That's not to say tonight's episode was terrible; Georgina's return and Carter's problems with the Buckleys were both decent Gossip Girl plots stranded in B- and C-story territory by the Bass-Humphrey nuptials. And despite the continually lowered stakes of the wedding—a big to-do with Mayor Bloomberg on the guest list, downgraded to a casual gathering in the Brooklyn Botanic Garden, which was then abandoned for an intimate loft party featuring Sonic Youth—the stakes of those of plots weren't raised at all. Yes, Georgina's a cold, ruthless bitch, but she handed Lily and Rufus the "Scott's your son" bomb rather than dropping it on them. The consequences Carter faces for leaving a Buckley cousin at the altar were too vague to be satisfying, despite the ominous presence of his would-be brother-in-laws—who might pound his face in off-camera. Or just take him for a very awkward limo ride? It's too subtle, Gossip Girl, and subtlety fits you like Serena's peek-a-boo outfit-of-the-week: just this side of uncomfortable.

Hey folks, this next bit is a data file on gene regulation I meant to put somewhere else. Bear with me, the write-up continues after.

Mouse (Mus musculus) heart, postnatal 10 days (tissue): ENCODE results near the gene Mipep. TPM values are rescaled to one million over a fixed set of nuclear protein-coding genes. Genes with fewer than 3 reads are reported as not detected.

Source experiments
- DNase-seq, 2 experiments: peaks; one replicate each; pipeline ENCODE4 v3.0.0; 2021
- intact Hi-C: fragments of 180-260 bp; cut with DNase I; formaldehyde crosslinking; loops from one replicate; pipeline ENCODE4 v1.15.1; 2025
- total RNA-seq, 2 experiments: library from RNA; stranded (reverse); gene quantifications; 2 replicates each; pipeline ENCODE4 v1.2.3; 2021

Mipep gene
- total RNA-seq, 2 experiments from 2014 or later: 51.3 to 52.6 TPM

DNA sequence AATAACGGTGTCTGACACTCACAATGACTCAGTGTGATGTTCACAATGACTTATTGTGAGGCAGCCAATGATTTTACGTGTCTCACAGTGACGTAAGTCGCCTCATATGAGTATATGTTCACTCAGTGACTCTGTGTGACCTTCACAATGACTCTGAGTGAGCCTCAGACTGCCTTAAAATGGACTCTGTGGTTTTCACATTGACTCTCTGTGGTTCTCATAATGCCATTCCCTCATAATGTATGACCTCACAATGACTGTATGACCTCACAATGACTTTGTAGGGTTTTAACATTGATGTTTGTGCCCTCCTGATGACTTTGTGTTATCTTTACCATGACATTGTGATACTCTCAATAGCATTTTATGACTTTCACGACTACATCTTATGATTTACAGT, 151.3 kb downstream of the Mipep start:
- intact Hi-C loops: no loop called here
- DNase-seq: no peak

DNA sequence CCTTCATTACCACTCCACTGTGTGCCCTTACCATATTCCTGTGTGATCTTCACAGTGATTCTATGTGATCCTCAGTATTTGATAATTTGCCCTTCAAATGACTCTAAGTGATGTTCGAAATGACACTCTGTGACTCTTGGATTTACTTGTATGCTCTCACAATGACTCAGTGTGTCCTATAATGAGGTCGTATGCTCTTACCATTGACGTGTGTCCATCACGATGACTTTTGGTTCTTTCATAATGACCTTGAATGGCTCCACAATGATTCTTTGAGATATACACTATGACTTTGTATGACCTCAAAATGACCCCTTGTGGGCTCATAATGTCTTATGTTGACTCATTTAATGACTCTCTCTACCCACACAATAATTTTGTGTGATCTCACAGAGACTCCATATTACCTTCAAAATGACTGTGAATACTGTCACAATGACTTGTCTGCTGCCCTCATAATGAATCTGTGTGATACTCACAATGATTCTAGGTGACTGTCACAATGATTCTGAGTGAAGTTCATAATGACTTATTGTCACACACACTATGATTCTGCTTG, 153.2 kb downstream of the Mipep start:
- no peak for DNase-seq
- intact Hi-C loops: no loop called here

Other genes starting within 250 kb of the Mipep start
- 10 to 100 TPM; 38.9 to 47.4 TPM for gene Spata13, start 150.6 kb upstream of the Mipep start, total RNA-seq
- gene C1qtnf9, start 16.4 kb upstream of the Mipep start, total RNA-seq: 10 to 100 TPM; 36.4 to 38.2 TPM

Georgina's revelation injected a little adrenaline into the wedding story, but before that it was typical "I'm Lily and I'm incapable of love" and "I'm Rufus, and I'm just kind of dumb" stuff. After that it was sappy, with a family reunion at the Chinatown bus stop (Forget it, Lil. It's a Chinatown bus stop), but Lily was allowed one moment of pure, unadulterated Gossip Girl venom before finding out Scott was her child. Coincidentally, it involved her treating Scott like one of the kids she already knew about, treating him like a second-class citizen and invoking the power of the "private event" in order to shoo away the stranger with Eric's eyes. Nice set—too bad Georgina whiffed on the spike.